2.2 Pregnancy in a Young Person under the Age of 19 years
The young age of a parent should be considered but not automatically be seen as an indicator of risk. The age and maturity of the parents need to be taken into consideration when identifying risk. However, there are occasions when the young person themselves has needs which require assessment under child in need or child protection procedures. In this situation both prospective parents should be assessed and any on-going issues that relate to the young person rather than the baby should be seen as part of individual but parallel planning. When completing an assessment involving a young person under the age of 19 (the mother or father of the child, or partner of mother or father), professionals should ensure that they have an open and honest conversation with the young person and seek consent to include all available information from previous records, e.g. Child Health Records, GP records and other sources.
Referral to the Family Nurse Partnership or the specialist Midwifery service where available should be considered and discussed with young person and consent gained. If no consent is given, advice should be sought from the safeguarding lead in each agency.
Risks regarding Child Sexual Exploitation should be considered in all under 18 years and appropriate action taken.
2.3 Pregnancy in a Young Person under the Age of 16 years
Professionals who become aware of pregnancy in a young person under 16 must give consideration to a consultation with or referral to Children’s Social Care. Sexual activity within this age group should always make professionals curious and consider whether the young person is suffering, or is likely to suffer, significant harm and may be at risk of child sexual exploitation. When someone below the age of 16 years is identified as being pregnant this must always be discussed with a nominated safeguarding lead within the organisation. Consideration in regards to the potential parenting capacity must be given.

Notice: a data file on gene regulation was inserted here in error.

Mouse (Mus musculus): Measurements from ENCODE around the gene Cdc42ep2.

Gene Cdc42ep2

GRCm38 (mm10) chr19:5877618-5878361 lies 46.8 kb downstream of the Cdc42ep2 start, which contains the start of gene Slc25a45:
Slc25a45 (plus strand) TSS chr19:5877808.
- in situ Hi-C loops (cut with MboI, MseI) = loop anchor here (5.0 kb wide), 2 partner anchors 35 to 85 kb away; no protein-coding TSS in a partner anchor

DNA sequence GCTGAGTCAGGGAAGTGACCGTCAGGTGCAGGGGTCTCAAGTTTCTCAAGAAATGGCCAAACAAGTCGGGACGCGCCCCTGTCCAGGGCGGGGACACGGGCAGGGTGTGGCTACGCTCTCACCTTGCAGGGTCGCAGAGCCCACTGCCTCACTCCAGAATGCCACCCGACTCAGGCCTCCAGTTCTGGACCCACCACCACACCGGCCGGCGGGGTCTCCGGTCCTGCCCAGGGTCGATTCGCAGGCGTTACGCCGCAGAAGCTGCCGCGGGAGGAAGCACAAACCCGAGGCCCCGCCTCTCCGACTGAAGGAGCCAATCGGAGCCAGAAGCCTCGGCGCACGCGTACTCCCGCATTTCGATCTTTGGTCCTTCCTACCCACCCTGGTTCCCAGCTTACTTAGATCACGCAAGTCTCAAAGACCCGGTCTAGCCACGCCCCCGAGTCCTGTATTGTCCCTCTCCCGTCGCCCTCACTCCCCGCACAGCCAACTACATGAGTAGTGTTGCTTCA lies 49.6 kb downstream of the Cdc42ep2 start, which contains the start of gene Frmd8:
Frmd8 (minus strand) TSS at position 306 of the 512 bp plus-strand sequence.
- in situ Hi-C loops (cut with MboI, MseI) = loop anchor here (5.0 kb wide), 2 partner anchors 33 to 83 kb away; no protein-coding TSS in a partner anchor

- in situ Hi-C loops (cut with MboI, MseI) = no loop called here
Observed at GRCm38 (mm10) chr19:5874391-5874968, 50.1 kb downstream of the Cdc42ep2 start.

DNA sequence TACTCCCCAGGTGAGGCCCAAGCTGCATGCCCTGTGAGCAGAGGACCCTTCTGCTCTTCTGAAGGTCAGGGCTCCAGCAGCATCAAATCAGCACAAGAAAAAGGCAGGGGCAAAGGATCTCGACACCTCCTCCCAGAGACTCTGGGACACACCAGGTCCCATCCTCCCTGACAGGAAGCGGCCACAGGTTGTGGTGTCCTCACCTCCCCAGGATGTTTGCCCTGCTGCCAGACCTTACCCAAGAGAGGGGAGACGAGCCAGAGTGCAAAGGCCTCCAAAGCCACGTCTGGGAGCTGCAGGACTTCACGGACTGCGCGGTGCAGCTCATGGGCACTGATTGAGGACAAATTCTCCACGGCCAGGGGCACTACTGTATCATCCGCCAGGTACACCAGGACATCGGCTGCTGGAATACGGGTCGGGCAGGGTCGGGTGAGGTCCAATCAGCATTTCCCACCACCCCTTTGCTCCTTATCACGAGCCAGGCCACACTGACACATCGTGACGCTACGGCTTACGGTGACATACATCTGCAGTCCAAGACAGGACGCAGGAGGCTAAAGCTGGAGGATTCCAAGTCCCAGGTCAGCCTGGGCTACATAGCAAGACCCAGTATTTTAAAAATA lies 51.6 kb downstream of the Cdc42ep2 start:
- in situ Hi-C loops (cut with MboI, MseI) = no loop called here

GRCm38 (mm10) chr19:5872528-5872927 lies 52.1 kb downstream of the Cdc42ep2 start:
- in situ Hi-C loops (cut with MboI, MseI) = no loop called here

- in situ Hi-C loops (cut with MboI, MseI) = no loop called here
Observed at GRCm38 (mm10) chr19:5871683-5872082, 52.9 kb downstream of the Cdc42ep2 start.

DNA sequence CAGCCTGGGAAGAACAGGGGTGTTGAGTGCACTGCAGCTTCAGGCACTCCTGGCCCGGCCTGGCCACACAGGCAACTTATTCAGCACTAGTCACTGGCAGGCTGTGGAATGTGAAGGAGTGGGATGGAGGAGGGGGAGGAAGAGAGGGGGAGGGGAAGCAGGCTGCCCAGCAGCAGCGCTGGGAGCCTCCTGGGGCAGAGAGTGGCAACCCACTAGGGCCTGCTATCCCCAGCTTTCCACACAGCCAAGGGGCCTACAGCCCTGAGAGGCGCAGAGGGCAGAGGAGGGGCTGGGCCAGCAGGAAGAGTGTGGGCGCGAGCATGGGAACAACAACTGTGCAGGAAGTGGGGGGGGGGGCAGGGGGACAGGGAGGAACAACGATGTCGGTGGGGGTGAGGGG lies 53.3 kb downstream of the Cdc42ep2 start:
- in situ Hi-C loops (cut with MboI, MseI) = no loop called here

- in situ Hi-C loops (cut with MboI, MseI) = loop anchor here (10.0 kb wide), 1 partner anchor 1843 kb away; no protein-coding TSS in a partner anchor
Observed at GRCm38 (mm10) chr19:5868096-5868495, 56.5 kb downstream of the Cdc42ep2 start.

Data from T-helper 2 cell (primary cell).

2.4 Pregnancy in a Young Person under the Age of 13 years
Under the Sexual Offences Act 2003, penetrative sex with a child under 13 is classed as rape. These cases must always be reported to the police and referred to Children’s Social Care. A strategy discussion will be held. Any pregnancy in a child of 13 years or under must be referred to Children’s Services.
All cases must be fully documented.
2.5 If a family is already known to Children’s Social Care
When any worker becomes aware of a pregnancy and the decision is to carry on with the pregnancy they should ensure Maternity Services are informed and engage other professionals in the case as appropriate. A referral to Midwifery Services should take place at the earliest opportunity so that health advice can be given and a joint assessment with the health visitor can be completed as soon as possible. The level of engagement and lead professional will differ depending on need and will be decided during the joint professional consultation, this will involve making a joint decision with all agencies involved.
When professionals are completing the pre-birth assessment the following should be taken into consideration and thought about when deciding whether to follow the pre-birth protocol:
- Either parent or carer has been known to have compromised the welfare of a child in their care;
- Either parent or carer have previously been known to a Children’s Social Care Team;
- The mother or father is a looked after young person;
- The mother, father or mother’s current partner is a care experienced young person, and there are needs or risks which suggest they may need extra support;
- Currently active to any Children’s Social Care Team; or
- There are concerns around domestic abuse.